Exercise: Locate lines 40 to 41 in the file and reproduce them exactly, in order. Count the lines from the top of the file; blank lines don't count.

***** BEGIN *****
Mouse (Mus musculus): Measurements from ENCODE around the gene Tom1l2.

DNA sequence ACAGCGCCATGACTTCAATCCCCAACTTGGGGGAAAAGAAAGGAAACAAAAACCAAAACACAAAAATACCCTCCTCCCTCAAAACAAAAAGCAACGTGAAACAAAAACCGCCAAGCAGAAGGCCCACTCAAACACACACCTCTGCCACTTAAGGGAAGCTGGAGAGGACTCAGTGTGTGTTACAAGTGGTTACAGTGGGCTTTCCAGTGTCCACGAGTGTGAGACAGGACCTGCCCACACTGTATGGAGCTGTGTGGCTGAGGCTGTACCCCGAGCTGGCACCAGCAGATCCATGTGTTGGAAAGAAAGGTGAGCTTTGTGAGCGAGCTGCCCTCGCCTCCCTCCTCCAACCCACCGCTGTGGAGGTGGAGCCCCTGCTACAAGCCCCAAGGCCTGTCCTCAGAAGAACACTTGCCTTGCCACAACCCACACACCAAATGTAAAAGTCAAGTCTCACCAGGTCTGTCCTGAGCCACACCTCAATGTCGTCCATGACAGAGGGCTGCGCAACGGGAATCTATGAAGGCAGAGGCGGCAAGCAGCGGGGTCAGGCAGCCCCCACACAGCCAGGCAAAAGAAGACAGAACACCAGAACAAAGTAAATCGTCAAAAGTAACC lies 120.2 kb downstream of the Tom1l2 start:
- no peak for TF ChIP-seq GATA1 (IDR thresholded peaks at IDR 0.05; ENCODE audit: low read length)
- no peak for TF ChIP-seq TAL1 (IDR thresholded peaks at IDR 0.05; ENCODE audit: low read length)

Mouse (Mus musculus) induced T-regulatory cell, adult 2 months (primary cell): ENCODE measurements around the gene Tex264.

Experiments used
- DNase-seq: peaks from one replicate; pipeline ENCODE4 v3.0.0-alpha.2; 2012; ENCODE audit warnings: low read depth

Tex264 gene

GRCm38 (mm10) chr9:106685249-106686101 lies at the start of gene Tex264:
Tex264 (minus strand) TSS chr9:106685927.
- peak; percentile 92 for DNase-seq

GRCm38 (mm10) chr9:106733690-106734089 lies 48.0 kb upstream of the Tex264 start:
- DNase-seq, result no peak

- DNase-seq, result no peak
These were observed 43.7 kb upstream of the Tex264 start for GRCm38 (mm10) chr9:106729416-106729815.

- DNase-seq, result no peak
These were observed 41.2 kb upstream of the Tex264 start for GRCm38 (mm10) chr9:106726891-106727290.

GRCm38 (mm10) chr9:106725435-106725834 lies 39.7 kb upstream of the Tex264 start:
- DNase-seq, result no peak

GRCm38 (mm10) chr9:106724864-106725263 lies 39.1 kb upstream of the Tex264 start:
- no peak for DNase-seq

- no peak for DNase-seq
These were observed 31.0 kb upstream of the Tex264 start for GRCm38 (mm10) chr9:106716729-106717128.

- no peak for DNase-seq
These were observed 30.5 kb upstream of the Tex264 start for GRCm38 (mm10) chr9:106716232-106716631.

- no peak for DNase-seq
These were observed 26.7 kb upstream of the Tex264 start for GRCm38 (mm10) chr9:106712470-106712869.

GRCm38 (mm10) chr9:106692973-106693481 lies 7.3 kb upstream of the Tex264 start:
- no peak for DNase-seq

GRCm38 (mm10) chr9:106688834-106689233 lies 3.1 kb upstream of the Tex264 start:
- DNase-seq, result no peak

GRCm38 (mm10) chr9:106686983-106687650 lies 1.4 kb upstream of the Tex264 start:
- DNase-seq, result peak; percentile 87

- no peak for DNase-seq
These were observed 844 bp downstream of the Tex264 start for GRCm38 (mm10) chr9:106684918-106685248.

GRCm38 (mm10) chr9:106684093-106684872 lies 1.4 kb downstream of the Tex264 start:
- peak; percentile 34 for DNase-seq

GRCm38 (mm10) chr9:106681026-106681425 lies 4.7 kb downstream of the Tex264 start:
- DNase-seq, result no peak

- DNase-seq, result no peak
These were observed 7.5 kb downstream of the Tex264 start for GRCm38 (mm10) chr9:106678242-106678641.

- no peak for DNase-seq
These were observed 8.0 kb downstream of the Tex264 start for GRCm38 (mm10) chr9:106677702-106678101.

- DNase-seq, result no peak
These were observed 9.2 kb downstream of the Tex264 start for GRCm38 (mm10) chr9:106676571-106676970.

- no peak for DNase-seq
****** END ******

- DNase-seq, result no peak
These were observed 7.5 kb downstream of the Tex264 start for GRCm38 (mm10) chr9:106678242-106678641.